A matrix of verbs and nouns is intuitive and easy to remember. For example, you can delete a character, word, string of text, paragraph, or whole branch of thought (such as a chapter). You can also move, replace, copy, insert, and transpose those same nouns. By learning a few verbs and a few nouns that can be mixed and matched, you will have learned a very powerful word processor and outline editor.
No matter what feature you are using, the interface is entirely consistent. Unlike some products that ask you to select from a menu for some commands, use function keys for others, and use the keyboard for still other capabilities, HyPerform always responds to verb-noun commands. It always lets you know exactly what it expects of you with consistent prompts and menus. Once you have learned to do anything in HyPerform, this consistency makes it easy to explore the rest of its capabilities.
Text is inserted after the place you mark, not before. Again, this is to match the way people think. Don’t you hate driving instructions that say, “Turn left a block before the fire station”!?
All features are fully integrated and can be used with most all commands in any sequence. Outlining is not an afterthought; it is the essence of the system. Hypertext links are not a special subsystem; they are part of the way you point at places in files (like a reference in a book). Groupware is not a separate tool; again, it is inherent in every file. Content analysis is not a special process; it is an aspect of the display system and can be applied to any file, on demand. Every feature works in conjunction with every other feature in a seamless set of thinking tools.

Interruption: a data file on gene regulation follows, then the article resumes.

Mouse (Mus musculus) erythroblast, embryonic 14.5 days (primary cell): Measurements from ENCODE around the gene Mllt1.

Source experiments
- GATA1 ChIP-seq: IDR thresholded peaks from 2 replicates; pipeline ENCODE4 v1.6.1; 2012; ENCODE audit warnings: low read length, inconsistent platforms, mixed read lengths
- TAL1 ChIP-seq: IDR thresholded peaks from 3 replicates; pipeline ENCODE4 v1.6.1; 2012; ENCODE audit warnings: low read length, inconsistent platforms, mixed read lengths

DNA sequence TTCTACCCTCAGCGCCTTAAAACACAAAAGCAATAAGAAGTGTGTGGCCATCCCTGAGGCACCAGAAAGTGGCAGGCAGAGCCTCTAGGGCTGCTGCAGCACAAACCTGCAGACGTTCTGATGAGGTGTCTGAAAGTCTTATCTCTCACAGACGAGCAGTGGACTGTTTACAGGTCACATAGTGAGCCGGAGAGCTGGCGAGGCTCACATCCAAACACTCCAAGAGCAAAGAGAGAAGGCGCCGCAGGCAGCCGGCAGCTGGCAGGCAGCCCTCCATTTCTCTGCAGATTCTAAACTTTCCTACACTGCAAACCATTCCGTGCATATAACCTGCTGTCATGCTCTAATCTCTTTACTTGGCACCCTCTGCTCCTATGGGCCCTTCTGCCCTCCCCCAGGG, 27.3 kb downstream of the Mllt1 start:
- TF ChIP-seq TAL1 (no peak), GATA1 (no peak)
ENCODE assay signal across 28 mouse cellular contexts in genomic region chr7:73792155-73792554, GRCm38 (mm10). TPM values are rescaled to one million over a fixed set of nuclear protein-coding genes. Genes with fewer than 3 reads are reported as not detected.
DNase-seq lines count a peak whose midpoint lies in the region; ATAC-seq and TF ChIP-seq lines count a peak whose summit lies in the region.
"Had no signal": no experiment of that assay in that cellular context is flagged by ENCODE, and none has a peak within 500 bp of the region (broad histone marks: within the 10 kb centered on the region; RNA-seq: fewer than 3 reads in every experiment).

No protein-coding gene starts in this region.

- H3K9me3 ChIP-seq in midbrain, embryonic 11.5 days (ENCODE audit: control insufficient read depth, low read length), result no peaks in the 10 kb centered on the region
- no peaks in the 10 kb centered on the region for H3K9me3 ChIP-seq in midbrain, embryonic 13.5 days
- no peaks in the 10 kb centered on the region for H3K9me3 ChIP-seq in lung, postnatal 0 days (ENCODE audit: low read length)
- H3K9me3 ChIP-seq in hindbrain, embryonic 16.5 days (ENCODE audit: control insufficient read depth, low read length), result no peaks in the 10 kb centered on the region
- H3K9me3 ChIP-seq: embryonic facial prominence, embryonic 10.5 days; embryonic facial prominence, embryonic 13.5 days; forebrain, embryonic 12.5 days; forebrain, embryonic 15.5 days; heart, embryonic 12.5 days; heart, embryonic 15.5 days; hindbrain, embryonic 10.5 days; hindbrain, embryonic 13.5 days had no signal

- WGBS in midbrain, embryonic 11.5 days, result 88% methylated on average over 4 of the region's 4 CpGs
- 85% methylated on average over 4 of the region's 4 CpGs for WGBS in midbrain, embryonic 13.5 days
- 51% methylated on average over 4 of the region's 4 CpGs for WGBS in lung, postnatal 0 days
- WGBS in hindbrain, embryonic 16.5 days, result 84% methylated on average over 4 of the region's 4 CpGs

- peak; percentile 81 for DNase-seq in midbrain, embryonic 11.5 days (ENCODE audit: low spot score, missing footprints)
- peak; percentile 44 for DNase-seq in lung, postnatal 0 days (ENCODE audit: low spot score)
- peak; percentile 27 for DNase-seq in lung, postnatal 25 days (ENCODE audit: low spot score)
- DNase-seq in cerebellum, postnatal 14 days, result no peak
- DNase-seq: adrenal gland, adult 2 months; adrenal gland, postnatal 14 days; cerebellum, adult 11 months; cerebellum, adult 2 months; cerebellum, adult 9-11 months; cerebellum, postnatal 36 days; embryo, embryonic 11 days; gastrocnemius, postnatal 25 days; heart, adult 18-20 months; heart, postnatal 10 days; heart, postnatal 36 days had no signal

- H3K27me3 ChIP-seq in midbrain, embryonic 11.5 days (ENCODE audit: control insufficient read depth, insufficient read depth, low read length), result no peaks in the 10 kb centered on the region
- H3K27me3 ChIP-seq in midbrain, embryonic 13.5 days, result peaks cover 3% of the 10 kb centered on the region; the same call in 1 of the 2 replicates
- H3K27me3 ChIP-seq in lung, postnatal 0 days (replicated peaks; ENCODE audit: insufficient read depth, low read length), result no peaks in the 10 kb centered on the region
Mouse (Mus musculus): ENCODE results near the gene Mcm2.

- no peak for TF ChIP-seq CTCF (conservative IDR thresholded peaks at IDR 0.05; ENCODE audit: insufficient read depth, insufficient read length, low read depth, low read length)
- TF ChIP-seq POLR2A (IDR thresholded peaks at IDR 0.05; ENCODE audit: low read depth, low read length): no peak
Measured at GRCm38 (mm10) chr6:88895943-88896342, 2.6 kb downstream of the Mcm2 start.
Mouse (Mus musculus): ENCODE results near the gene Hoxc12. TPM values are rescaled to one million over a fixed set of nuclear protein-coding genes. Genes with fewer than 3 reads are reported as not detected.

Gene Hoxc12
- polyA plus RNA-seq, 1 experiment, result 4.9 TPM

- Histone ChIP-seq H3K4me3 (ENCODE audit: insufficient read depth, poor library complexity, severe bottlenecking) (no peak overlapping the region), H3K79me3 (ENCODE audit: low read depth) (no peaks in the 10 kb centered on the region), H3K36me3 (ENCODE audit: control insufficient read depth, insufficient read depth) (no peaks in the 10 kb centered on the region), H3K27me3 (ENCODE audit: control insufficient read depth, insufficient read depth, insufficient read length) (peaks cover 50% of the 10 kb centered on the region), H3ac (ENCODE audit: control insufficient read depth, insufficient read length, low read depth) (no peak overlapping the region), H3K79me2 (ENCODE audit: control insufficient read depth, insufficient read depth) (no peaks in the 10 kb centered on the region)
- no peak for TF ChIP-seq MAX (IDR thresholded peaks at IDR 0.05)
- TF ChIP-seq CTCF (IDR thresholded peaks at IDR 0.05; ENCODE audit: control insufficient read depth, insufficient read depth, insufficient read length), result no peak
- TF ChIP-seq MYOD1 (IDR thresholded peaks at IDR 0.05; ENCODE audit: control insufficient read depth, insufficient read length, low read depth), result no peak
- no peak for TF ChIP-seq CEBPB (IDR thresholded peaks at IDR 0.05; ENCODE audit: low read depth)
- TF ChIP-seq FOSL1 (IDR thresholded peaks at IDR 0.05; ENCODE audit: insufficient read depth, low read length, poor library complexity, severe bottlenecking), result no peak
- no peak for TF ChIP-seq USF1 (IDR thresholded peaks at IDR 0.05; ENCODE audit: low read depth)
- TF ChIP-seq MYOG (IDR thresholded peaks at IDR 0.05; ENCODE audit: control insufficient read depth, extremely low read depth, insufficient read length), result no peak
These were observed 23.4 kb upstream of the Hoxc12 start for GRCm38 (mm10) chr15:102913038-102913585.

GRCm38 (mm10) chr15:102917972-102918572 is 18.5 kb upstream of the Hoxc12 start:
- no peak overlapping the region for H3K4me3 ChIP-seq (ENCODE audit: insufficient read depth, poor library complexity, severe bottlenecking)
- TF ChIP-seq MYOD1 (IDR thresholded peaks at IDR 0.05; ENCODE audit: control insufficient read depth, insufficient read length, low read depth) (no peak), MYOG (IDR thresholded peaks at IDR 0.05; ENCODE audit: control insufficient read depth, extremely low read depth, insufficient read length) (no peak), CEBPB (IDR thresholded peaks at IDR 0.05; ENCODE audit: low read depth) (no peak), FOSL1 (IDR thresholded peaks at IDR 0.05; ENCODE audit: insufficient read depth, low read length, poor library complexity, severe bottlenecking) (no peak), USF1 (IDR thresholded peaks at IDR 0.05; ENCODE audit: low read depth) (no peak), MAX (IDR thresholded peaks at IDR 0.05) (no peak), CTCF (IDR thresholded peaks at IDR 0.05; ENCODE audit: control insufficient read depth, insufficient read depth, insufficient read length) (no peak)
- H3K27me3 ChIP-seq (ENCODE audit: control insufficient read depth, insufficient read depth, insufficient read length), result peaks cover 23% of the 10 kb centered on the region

Windows are never overlayed; they are tiled to allow comparisons and cross editing of two places in the same file or two different files. If you want to return to prior views, you can simply ask for a list of prior views — without wasting precious “screen real estate” on overlapped past windows.
You may have as many windows as you wish, split vertically or horizontally. The windows can view the same file, or a variety of files. All features are equally available in any window.
HyPerform can be menu driven if you wish; but with experience, most people eliminate the menus and enter commands directly. This is faster, and it enlarges the file viewing area on the screen. Setting menus on or off is just one aspect of your user profile, a matter of a simple command.
HyPerform is not WYSIWYG (i.e. what you see is what you get). In HyPerform, the screen is not an image of paper; it is “information space” and the portrayal is designed to support thinking. Format is applied later, upon output.